iPhone Programming Tutorial: Animating A Game Sprite

July 24th, 2009 Posted by: - posted under:Tutorials

One thing I have noticed about many of the games in the app store is they lack animation. Of course, the huge companies like Sega and PopCap have some pretty amazing animation, but what about us indie iPhone game developers?

Well, Apple has made it quite simple to do animations. I really feel this method is often overlooked. I will show you in just a few lines of code, how to completely animate your game images. I will walk you through creating a simple application that uses animation. If you don’t care about creating the app and just want the animation code, you can skip to this step. We will be making an animation of Ryu throwing some punches.

1. Create A View Based Application

I’m not going to explain this one…

2. Add These Images To Your Resources Folder

Downloadryu.zip and unzip it. Then drag the unzipped files into your Resources folder. Note: Sprite sheet downloaded from http://panelmonkey.org/. This file contains 12 images of Ryu from Street Fighter punching. It also has the background to Blanca’s stage just for fun.

3. Create The Background

You don’t have to do this step, it’s just to make it pretty.

Double click on whateveryoucalledyourapplicationViewController.xib to open it in Interface Builder. Click the arrow button on the view to rotate it. If you don’t what I am talking about, check out this post.

Drag a UIImageView on to the screen and stretch it to fill the entire iPhone screen. In the Attributes inspector select sfst-blanka.jpg. Make sure mode is set to center as this image has very low resolution. It should look something like this (I have added a black background color).


4. Creating The Animation

Open up yourApplicationViewController.m and add the following code to the viewDidLoad method.

- (void)viewDidLoad {
    [super viewDidLoad];
	NSArray * imageArray  = [[NSArray alloc] initWithObjects:
							[UIImage imageNamed:@"1.png"],
							[UIImage imageNamed:@"2.png"],
							[UIImage imageNamed:@"3.png"],
							[UIImage imageNamed:@"4.png"],
							[UIImage imageNamed:@"5.png"],
							[UIImage imageNamed:@"6.png"],
							[UIImage imageNamed:@"7.png"],
							[UIImage imageNamed:@"8.png"],
							[UIImage imageNamed:@"9.png"],
							[UIImage imageNamed:@"10.png"],
							[UIImage imageNamed:@"11.png"],
							[UIImage imageNamed:@"12.png"],
	UIImageView * ryuJump = [[UIImageView alloc] initWithFrame:
		CGRectMake(100, 125, 150, 130)];
	ryuJump.animationImages = imageArray;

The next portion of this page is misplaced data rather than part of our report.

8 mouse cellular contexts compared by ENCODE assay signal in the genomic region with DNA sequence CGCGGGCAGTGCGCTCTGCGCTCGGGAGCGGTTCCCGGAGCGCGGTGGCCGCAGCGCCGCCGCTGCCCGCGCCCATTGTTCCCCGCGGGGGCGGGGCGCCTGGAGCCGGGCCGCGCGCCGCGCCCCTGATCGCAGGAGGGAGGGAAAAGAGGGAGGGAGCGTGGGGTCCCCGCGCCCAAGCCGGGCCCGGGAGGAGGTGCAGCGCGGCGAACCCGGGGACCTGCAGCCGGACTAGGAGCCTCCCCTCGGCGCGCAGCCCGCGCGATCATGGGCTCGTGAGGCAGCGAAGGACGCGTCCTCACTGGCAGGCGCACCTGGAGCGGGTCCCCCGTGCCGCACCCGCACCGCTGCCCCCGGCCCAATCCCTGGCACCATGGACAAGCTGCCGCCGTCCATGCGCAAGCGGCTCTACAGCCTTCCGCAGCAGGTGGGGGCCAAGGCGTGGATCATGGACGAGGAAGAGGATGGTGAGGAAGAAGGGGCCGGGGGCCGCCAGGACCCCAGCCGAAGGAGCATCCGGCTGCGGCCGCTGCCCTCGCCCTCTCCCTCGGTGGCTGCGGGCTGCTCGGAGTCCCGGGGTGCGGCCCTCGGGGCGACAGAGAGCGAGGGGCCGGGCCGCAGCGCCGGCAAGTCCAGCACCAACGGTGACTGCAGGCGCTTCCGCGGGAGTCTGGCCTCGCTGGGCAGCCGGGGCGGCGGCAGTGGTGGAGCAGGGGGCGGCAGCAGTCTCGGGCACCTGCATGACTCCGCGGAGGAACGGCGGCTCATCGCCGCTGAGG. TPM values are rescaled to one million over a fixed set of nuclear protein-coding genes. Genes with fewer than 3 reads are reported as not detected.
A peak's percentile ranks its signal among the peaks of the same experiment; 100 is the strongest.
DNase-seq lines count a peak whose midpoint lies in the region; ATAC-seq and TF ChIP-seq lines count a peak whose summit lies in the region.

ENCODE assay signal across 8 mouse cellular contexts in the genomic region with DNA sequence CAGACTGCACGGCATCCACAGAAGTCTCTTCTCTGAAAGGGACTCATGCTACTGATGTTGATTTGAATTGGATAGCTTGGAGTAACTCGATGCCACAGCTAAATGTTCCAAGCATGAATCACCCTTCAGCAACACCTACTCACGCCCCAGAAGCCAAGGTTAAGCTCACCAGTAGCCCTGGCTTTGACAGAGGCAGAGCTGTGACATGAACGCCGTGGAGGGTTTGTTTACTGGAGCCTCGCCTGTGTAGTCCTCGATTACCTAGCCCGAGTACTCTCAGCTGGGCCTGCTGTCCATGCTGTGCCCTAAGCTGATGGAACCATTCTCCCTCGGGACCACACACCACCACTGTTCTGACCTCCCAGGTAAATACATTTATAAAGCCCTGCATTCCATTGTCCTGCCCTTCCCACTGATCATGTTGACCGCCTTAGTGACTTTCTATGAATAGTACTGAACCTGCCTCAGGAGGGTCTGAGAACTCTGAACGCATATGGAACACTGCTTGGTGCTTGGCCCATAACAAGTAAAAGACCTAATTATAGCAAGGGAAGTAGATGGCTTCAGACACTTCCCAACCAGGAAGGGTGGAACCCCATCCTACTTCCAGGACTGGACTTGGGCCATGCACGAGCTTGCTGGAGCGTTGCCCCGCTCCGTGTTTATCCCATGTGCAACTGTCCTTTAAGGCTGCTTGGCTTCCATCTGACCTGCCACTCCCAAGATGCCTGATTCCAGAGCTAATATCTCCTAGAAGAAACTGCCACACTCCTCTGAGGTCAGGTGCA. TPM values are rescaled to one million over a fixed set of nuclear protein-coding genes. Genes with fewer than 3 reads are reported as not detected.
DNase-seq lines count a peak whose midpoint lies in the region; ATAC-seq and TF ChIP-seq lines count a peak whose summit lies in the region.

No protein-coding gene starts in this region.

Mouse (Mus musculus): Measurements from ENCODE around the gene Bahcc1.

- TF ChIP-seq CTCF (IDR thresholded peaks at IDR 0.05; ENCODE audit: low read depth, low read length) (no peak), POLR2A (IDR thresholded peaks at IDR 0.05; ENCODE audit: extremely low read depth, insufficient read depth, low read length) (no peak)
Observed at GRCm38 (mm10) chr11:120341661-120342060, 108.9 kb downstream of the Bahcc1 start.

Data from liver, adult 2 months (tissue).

ryuJump.animationDuration = 1.1;
	ryuJump.contentMode = UIViewContentModeBottomLeft;
	[self.view addSubview:ryuJump];
	[ryuJump startAnimating];

For all of you “1337″ coders that are going to post in the comments telling me “Why don’t you use a for loop to load the images” (very nerdy voice): I am doing it like this, so it is obvious what is going on. I want to show that you must populate the array with images.

So here is what is going on in this code:

We first create an array of UIImages. Next, we allocate our UIImageView. The next part is where the magic happens… Apple has given you a property of UIImageView that is an array of images. The UIImageView class has a built in functionality to cycle through images at a given interval (hence animating them).

The next variable we see is the animation duration. This is the number of seconds it takes to cycle through all of the images. The default value for this is the number of images multiplied by 1/30. This will give you a 30 fps frame rate. Since we have 12 images and not 30, this duration would make our Ryu look like he was on crack.

In our case, the default would be 12 * (1/30) or .4 . We are going to slow this down significantly to 1.1. Go ahead and play with this number when creating your animation.

The next variable is the contentMode. The content mode determines how the image will fit inside the UIImageView frame. Since our animation images vary in size, we just make the frame as large as the largest image and set the contentMode to UIViewContentModeBottomLeft. What this means is, draw the image withough scaling and place it in the bottom left of the UIImageView. Read up on contentMode to figure out what will be right for your applicaiton.

Finally, we just add the UIImageView to our main view and call the startAnimating method on it. This will start the animation of these images. There are also some other helpful methods you might use when doing animation. They include stopAnimating and isAnimating.

5. Make Sure The Device Starts In Landscape Mode

In this example, we assumed that the device was in landscape mode. Again, read this post to see how to do this. It involves adding Initial interface orientation to the info.plist file and adding this code to your viewController.m file.

- (BOOL)shouldAutorotateToInterfaceOrientation:(UIInterfaceOrientation)interfaceOrientation {
    // Return YES for supported orientations
    return (interfaceOrientation == UIInterfaceOrientationLandscapeLeft);

That concludes our simple animation tutorial. Post a question or ask me on Twitter if you need help. You can download the source for this tutorial here. Happy iCoding!